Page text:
S C I E N C E & T E C H N O L O G Y
When exploring the history of an ecosystem as great as the Chesapeake Bay, the view changes depending on the scientific eye.
A zoologist might examine fossil evidence to discover early bird and animal inhabitants. The climatologist measures the spacing of tree rings to determine wet and dry periods. The paleobotanist pulls out cores of sediment to check for centuries-old pollen grains that might show traces of forest fires. And historians comb letters for fishing lore.
A new book looks beneath the surface for changes in the
Photo by David Owen Hawxhurst
Such varied minds come together in a newly published book,
Discovering the Chesapeake: The History of an
Ecosystem (The Johns Hopkins University Press, 2001). A
collection of essays born of two National Science Foundation
conferences on the Chesapeake region, the 385-page book is
written for the intellectually curious general reader who
wants to explore the environmental history of the Bay and
The book offers an ocean of expertise. It is edited by three Hopkins experts on the Chesapeake and its environs: Philip D. Curtin, Hopkins professor emeritus in history; Grace S. Brush, professor of geography and environmental engineering; and George W. Fisher, professor of earth and planetary sciences.
Brush, for example, in the chapter "Forests before and after the Colonial Encounter," describes how she has pinpointed early American periods of deforestation and agriculture, and subsequent effects on the Bay, partly by finding surges in ragweed pollen in sediment cores from the estuary and its tributaries. Curtin co-authors an article that examines how pathogens from Europe, such as smallpox, spread disease among the non-immune native population. And Fisher explores the Chesapeake's geological heritage, showing how the rise and fall of the ocean forced saltwater into the watershed to mix with fresh water and create a fragile, but "immensely productive ecosystem."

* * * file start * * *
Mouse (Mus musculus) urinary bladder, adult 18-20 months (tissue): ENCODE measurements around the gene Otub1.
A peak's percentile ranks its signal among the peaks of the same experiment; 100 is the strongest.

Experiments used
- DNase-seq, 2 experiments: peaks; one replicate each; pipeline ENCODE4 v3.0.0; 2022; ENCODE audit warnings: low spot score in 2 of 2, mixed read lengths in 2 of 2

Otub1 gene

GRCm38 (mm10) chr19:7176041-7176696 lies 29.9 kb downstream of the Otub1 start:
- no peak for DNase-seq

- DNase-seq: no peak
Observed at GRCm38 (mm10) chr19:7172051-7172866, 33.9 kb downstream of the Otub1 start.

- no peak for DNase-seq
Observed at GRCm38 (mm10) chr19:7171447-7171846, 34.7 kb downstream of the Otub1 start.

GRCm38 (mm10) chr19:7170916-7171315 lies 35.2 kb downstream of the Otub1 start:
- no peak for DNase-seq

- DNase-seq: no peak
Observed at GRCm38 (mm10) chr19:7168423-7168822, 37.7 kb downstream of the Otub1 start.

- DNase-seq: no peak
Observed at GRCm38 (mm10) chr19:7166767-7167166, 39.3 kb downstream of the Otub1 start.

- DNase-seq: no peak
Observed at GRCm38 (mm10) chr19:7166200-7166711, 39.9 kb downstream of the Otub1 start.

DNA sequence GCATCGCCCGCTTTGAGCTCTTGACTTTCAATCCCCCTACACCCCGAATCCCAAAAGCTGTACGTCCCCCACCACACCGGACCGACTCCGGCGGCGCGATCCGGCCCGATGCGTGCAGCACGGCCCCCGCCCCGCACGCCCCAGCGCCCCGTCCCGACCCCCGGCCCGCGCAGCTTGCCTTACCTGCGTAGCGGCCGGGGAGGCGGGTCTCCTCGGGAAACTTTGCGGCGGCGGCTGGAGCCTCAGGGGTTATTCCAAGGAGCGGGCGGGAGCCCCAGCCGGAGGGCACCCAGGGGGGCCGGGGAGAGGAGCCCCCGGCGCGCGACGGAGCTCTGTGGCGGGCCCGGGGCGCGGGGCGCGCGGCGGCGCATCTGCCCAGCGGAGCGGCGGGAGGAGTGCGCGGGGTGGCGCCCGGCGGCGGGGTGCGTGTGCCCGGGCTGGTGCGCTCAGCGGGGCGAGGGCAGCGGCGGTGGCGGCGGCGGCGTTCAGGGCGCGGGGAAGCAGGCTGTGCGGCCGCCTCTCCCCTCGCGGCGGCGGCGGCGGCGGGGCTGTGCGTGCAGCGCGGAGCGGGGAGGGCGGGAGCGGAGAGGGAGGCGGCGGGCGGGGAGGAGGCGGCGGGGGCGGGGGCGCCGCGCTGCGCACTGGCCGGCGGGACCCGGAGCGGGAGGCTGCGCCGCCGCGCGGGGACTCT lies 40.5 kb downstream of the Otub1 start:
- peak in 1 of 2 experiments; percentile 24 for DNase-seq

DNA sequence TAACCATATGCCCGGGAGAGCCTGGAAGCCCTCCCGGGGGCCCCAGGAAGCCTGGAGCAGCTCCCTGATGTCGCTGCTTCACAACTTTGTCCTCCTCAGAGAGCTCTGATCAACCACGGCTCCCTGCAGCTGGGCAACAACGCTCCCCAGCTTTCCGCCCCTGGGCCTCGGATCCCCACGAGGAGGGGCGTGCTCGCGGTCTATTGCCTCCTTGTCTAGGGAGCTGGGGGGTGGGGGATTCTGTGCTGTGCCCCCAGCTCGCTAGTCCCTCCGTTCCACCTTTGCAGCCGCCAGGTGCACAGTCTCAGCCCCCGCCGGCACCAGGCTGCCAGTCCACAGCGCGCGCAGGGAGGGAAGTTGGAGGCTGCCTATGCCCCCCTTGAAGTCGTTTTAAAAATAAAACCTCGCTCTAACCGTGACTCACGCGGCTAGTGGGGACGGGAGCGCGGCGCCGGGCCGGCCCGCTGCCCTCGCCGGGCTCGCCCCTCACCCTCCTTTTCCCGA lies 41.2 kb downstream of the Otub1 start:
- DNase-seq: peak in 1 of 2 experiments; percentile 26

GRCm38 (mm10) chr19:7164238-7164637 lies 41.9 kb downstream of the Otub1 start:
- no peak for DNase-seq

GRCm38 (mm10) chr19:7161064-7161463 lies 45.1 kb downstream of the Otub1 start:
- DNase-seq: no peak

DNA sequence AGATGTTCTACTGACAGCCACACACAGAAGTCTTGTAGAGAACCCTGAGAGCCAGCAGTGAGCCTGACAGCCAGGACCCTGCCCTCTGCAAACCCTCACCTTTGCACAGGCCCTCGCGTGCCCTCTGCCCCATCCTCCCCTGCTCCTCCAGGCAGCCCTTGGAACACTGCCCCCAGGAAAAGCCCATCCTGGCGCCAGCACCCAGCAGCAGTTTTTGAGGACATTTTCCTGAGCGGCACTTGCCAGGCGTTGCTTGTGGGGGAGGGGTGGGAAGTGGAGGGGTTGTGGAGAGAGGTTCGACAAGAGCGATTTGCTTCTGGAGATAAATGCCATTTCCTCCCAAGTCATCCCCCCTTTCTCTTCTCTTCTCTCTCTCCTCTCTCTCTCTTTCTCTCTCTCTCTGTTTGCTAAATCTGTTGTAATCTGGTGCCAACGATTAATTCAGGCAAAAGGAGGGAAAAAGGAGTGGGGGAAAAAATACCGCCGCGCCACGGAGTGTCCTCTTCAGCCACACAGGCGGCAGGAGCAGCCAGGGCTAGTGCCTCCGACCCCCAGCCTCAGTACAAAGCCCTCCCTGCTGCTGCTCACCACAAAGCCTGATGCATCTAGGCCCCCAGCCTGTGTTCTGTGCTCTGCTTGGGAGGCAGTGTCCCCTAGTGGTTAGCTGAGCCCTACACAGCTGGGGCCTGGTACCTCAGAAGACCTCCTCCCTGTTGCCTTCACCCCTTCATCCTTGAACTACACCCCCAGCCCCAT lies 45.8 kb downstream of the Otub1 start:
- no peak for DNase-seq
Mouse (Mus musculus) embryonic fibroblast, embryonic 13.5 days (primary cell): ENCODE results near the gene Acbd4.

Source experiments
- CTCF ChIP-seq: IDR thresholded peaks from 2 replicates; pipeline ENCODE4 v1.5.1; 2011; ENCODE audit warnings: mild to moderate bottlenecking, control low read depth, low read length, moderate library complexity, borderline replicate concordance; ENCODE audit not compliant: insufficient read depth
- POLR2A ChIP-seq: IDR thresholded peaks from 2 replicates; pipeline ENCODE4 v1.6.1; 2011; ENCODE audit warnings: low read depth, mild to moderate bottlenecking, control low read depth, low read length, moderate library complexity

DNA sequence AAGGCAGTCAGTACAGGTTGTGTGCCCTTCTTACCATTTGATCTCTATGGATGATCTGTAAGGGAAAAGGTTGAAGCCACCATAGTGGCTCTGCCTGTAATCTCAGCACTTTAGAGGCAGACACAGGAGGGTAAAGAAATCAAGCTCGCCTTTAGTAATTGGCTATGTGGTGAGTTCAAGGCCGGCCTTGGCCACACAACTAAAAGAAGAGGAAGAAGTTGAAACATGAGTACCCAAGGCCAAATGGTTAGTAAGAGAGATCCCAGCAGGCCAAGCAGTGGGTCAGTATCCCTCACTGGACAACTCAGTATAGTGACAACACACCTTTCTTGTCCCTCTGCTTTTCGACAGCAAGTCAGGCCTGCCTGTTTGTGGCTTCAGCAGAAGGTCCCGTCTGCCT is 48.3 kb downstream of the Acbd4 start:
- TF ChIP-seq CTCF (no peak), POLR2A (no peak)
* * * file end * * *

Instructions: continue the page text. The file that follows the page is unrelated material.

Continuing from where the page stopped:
Many of the topics focus on threats to the Bay area: the ecological fallout of agrarian reform between 1730 and 1840; the loss of once-rich oyster populations; and the continuing impact of human populations, from Indian slash-and-burn farming techniques to current fertilizer runoff from suburban lawns.
"Today's Chesapeake Bay is only some ten thousand years old," writes Curtin in the introduction. "What a different world it was... when the region was the home of the ground sloth, giant beaver, dire wolf, mastodon, and other megafauna.
"In the next few thousand years," Curtin writes, peering forward through his scientist's eyepiece, "the ice may form again and the Bay will once more be the valley of the Susquehanna, unless, of course, human-induced changes in climate create some other currently unpredictable condition." --Joanne Cavanaugh Simpson
Behind nearly any cliché is a kernel of truth.
"Unfortunately, it's almost cliche that engineers can't write,'" says Hopkins writing instructor Peter Porosky, "yet it's critical that engineers go into the business world being able to write."
Porosky directs the Whiting School of Engineering's Office of Professional Communication, a recently developed effort to teach engineers, premeds, and other students how to craft grant applications, do oral and Power Point presentations, and write essays for jobs or med school applications.
"We are trying to fill a tremendous need in the academy, and in the real world," says Porosky from his office in Homewood's New Engineering Building. Just a few years old, the program has more than 200 undergraduates from Engineering and Arts & Sciences filling 16 sections of technical writing and communication courses.
Candice Dalrymple, a Hopkins associate dean, launched the program. "Our engineering students were taking writing-intensive courses that were very challenging, but they dealt with academic issues, like deconstructing poetry," she says. "Yet technical writing, business writing, and similar types of communication comprise 85 to 90 percent of what they do after they leave here."
"It's a competitive world," says Porosky, who is on the faculty at the University of Maryland, which has an established program in technical writing. "The heart of technical communication is translating difficult information to the average person so that developers, marketers, and grant givers can understand it. You need to reach people who are not specialists, but who affect the specialists." --JCS